WRITING IN SPANISH
Writing well in any language is work, but it can be intimidating to write in a second language. As in English, effective writing comes from finding ideas worth communicating; explaining them carefully, and arranging them in an order that makes them clear to the reader.
You may already have writing experience in English that will help you as you write in Spanish (or any other language). The more strategies you have to choose from, the greater your chances of developing writing process that works for you. In this syllabus you will find a range of suggestions to enhance and extend what you already know – strategies for getting started, writing the early drafts, and revising. The following are some general guidelines:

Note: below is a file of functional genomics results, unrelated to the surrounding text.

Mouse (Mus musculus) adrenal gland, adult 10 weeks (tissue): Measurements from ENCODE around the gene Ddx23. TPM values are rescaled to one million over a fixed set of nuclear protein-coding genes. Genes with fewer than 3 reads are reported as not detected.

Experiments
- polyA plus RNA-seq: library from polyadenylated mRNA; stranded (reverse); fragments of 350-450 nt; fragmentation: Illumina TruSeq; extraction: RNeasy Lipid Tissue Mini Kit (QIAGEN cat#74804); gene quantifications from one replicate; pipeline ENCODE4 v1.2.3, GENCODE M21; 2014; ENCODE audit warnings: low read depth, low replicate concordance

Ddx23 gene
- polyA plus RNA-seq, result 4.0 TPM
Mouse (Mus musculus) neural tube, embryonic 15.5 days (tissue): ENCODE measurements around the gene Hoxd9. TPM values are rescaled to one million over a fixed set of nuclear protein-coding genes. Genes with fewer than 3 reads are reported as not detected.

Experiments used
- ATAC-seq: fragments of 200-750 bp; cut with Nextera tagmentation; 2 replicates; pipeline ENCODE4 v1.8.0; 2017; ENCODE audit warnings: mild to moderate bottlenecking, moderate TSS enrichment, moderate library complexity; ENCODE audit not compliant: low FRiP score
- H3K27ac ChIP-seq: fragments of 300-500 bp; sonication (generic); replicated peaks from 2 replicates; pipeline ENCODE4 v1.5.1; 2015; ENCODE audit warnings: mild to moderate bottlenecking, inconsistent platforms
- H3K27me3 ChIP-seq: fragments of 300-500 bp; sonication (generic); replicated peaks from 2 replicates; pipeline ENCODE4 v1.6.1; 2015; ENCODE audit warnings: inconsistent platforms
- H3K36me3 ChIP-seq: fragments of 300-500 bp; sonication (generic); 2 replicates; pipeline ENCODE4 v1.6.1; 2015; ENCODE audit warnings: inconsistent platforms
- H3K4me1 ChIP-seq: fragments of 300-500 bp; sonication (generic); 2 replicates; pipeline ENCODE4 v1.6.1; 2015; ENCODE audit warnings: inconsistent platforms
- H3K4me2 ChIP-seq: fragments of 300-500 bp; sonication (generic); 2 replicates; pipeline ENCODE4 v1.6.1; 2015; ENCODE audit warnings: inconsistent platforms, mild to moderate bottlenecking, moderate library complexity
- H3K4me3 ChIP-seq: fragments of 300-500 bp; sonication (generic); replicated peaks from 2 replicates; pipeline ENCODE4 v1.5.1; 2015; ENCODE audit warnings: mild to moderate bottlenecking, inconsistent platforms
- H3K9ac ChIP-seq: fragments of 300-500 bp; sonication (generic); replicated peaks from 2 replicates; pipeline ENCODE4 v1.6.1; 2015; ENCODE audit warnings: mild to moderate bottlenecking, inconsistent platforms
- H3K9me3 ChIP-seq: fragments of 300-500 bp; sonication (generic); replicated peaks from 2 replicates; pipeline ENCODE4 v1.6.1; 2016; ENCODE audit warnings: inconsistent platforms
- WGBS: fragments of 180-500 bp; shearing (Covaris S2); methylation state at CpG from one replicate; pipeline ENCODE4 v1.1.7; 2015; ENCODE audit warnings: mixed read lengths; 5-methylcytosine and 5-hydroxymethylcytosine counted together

1. NEVER WRITE IN ENGLISH, LATER TRANSLATING TO SPANISH. Do all of your writing –even your roughest drafts- in Spanish. If you translate from English as you compose, your Spanish will sound more like English than Spanish! Plus, most of the times, your Spanish sentences will make no sense. Remember that translations require specific training, and Translation Rule # 1 is always to translate ONLY into your mother or native language. Do not translate quotations in English, leave them as they are.
2. REWRITE. Rarely will you get it perfect the first time in English, let alone in a second language.
3. BRAINSTORMING. Getting started is often the hardest part of writing. You may not know what you want to say or my think that you don’t have enough to write about. Just make a list of everything that occurs to you about the subject without stopping to analyze or judge each idea. Try to amass a lot of ideas: you should end up with far more items than you can possibly use, perhaps ten times as many. DO IT IN SPANISH. DO NOT WRITE IN ENGLISH, LATER TRANSLATING TO SPANISH.
 Adapted from: Lisa Gerrard, and Sheri Long. Redacción y revisión: estrategias para la composición en español. New York: McGraw Hill, 1993. 4.